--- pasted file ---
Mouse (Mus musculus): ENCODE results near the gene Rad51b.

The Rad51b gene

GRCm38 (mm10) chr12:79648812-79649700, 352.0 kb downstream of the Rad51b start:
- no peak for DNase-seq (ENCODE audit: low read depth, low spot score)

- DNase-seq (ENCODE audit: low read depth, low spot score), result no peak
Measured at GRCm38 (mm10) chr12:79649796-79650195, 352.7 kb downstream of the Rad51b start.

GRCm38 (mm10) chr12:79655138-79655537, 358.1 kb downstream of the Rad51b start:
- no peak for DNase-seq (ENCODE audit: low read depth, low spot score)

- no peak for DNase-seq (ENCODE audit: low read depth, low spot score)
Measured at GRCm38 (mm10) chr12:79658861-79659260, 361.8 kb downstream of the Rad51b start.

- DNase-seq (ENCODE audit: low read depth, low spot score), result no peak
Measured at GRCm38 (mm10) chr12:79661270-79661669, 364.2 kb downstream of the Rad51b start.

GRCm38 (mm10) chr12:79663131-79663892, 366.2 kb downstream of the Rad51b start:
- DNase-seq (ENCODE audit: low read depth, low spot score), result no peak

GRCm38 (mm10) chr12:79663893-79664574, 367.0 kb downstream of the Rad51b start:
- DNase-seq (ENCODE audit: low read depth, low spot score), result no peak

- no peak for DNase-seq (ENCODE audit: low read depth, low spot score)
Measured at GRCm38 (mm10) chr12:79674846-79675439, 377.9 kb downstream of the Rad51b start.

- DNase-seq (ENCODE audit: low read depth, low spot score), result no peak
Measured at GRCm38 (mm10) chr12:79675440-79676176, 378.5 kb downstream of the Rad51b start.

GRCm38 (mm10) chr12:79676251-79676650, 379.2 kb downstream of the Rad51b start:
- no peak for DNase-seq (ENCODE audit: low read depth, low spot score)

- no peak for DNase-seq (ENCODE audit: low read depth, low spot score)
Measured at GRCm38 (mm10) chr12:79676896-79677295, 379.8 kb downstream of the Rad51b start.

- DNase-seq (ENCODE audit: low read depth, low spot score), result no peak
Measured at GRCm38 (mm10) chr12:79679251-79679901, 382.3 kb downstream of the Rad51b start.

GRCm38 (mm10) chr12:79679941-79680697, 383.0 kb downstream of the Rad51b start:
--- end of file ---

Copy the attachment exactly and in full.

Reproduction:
Mouse (Mus musculus): ENCODE results near the gene Rad51b.

The Rad51b gene

GRCm38 (mm10) chr12:79648812-79649700, 352.0 kb downstream of the Rad51b start:
- no peak for DNase-seq (ENCODE audit: low read depth, low spot score)

- DNase-seq (ENCODE audit: low read depth, low spot score), result no peak
Measured at GRCm38 (mm10) chr12:79649796-79650195, 352.7 kb downstream of the Rad51b start.

GRCm38 (mm10) chr12:79655138-79655537, 358.1 kb downstream of the Rad51b start:
- no peak for DNase-seq (ENCODE audit: low read depth, low spot score)

- no peak for DNase-seq (ENCODE audit: low read depth, low spot score)
Measured at GRCm38 (mm10) chr12:79658861-79659260, 361.8 kb downstream of the Rad51b start.

- DNase-seq (ENCODE audit: low read depth, low spot score), result no peak
Measured at GRCm38 (mm10) chr12:79661270-79661669, 364.2 kb downstream of the Rad51b start.

GRCm38 (mm10) chr12:79663131-79663892, 366.2 kb downstream of the Rad51b start:
- DNase-seq (ENCODE audit: low read depth, low spot score), result no peak

GRCm38 (mm10) chr12:79663893-79664574, 367.0 kb downstream of the Rad51b start:
- DNase-seq (ENCODE audit: low read depth, low spot score), result no peak

- no peak for DNase-seq (ENCODE audit: low read depth, low spot score)
Measured at GRCm38 (mm10) chr12:79674846-79675439, 377.9 kb downstream of the Rad51b start.

- DNase-seq (ENCODE audit: low read depth, low spot score), result no peak
Measured at GRCm38 (mm10) chr12:79675440-79676176, 378.5 kb downstream of the Rad51b start.

GRCm38 (mm10) chr12:79676251-79676650, 379.2 kb downstream of the Rad51b start:
- no peak for DNase-seq (ENCODE audit: low read depth, low spot score)

- no peak for DNase-seq (ENCODE audit: low read depth, low spot score)
Measured at GRCm38 (mm10) chr12:79676896-79677295, 379.8 kb downstream of the Rad51b start.

- DNase-seq (ENCODE audit: low read depth, low spot score), result no peak
Measured at GRCm38 (mm10) chr12:79679251-79679901, 382.3 kb downstream of the Rad51b start.

GRCm38 (mm10) chr12:79679941-79680697, 383.0 kb downstream of the Rad51b start: